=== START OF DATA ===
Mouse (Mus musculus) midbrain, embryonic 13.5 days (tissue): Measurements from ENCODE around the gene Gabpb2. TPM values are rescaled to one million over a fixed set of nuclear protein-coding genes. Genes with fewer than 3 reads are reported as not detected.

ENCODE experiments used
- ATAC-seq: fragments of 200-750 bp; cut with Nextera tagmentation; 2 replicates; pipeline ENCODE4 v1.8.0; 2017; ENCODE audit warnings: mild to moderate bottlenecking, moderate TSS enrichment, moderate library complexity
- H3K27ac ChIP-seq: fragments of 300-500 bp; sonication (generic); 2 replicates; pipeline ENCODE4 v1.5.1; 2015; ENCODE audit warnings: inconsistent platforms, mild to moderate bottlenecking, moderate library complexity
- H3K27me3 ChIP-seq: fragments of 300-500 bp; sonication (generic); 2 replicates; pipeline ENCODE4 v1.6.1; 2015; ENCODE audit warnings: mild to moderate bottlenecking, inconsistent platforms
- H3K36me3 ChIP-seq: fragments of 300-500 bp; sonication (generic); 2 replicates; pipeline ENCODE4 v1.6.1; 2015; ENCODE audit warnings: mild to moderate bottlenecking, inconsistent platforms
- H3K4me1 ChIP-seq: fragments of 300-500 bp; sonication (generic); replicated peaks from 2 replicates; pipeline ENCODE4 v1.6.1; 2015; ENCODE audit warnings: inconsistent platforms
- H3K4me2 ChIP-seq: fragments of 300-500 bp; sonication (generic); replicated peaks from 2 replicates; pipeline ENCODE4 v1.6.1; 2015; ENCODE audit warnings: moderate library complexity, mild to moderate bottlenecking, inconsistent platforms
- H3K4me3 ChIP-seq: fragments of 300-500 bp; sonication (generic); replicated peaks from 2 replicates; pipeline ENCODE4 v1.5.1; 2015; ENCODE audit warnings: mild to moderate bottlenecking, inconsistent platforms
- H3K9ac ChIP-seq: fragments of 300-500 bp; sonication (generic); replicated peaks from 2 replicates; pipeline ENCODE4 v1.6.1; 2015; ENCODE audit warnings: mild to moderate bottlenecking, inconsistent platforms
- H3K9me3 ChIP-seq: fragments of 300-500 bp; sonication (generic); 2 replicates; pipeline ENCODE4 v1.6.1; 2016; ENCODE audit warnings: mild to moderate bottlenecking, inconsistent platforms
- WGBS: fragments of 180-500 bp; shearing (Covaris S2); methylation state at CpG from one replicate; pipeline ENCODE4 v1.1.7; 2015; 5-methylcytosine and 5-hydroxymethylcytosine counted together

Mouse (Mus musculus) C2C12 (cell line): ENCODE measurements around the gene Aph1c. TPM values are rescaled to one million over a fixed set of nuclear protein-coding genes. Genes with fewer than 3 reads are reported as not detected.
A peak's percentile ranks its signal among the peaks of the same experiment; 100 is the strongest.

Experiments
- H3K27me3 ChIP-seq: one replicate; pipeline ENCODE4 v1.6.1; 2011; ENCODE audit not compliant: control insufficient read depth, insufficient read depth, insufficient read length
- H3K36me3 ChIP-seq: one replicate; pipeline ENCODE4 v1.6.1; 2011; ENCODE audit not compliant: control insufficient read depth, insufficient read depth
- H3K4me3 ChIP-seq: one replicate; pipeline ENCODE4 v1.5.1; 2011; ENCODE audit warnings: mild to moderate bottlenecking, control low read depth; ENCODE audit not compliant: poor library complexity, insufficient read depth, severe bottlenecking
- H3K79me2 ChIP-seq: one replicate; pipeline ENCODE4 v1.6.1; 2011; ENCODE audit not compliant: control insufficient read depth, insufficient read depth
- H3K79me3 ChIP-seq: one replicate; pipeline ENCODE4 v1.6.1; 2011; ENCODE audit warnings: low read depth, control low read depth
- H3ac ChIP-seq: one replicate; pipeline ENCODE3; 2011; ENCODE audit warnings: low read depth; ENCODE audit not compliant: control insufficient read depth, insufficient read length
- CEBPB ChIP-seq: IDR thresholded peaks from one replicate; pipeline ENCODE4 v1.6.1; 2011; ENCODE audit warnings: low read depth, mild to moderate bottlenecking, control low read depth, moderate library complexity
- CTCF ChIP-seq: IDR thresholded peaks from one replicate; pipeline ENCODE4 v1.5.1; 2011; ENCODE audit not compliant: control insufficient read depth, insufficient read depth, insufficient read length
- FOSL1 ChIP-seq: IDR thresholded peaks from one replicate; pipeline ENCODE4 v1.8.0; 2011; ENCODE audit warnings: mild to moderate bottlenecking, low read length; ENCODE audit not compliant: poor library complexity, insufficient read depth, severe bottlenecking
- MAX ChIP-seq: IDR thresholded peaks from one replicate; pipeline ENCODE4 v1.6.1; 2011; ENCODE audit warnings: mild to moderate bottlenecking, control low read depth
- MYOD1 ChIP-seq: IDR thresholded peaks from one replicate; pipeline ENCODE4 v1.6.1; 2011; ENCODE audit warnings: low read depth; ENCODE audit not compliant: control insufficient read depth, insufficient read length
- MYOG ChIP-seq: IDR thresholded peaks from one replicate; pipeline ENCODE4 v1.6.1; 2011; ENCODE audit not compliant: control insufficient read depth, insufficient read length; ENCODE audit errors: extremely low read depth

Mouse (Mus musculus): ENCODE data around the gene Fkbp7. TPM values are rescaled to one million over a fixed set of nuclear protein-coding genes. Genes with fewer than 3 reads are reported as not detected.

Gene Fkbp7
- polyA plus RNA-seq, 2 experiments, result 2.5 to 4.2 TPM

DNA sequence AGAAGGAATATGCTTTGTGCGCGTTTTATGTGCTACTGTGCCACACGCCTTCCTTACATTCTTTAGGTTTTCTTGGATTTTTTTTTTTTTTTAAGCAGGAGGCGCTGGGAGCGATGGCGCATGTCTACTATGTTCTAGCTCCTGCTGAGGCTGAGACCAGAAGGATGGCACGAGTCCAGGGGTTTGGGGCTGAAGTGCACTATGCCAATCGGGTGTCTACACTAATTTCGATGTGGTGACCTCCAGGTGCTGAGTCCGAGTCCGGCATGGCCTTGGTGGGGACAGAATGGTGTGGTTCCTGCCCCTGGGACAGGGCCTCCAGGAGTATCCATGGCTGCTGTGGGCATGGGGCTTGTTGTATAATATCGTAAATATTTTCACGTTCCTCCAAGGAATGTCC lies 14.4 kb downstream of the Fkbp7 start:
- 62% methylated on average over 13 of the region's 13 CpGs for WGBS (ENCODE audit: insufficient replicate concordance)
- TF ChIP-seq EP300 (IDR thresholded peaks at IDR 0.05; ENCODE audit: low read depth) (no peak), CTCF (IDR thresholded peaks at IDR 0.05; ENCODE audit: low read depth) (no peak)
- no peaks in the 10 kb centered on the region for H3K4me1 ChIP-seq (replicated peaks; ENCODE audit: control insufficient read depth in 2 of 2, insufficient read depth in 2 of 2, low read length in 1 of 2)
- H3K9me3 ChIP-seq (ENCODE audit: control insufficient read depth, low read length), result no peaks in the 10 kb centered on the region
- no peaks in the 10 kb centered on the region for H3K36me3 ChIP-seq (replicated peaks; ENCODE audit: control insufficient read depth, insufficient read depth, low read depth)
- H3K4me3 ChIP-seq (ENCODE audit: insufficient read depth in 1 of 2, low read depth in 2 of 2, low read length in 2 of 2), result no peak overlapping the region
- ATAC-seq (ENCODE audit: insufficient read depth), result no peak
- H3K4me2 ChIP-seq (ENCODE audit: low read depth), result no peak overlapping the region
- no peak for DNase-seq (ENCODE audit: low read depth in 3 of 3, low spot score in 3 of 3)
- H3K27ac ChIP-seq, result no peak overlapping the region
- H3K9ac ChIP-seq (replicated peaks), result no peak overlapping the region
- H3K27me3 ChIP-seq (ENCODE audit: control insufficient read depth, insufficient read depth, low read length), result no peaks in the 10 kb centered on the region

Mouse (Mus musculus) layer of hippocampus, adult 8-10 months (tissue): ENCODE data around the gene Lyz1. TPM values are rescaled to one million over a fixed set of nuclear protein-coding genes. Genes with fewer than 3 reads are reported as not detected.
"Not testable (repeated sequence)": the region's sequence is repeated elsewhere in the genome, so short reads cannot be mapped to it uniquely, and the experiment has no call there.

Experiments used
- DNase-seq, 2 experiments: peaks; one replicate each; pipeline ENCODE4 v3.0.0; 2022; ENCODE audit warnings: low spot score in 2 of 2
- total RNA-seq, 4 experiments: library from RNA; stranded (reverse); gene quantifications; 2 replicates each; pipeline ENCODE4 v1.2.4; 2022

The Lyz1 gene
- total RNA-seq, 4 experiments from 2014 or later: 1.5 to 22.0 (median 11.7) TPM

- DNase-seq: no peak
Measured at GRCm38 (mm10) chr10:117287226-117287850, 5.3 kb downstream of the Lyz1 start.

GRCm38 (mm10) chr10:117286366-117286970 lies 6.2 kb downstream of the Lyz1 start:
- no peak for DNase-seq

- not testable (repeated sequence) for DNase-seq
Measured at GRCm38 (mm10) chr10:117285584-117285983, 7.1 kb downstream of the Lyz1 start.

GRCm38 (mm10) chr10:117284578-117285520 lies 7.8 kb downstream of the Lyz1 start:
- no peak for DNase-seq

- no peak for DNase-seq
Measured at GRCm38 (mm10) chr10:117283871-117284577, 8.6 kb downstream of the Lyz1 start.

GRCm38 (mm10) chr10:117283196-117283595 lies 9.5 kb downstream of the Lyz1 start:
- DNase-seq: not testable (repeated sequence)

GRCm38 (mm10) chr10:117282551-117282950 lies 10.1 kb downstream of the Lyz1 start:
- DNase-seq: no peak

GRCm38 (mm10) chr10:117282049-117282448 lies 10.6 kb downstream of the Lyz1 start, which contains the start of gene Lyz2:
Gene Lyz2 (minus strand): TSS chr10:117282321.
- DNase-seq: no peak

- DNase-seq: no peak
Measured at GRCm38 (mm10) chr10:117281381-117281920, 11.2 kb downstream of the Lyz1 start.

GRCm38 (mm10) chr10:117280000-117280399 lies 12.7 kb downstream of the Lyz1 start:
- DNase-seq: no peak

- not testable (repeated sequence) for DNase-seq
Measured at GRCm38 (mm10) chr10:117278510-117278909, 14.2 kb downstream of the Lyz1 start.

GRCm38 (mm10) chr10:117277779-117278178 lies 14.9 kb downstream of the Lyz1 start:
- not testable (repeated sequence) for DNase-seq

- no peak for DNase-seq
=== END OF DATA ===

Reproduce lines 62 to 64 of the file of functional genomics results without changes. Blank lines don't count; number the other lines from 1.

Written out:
- DNase-seq: not testable (repeated sequence)

GRCm38 (mm10) chr10:117282551-117282950 lies 10.1 kb downstream of the Lyz1 start:
- DNase-seq: no peak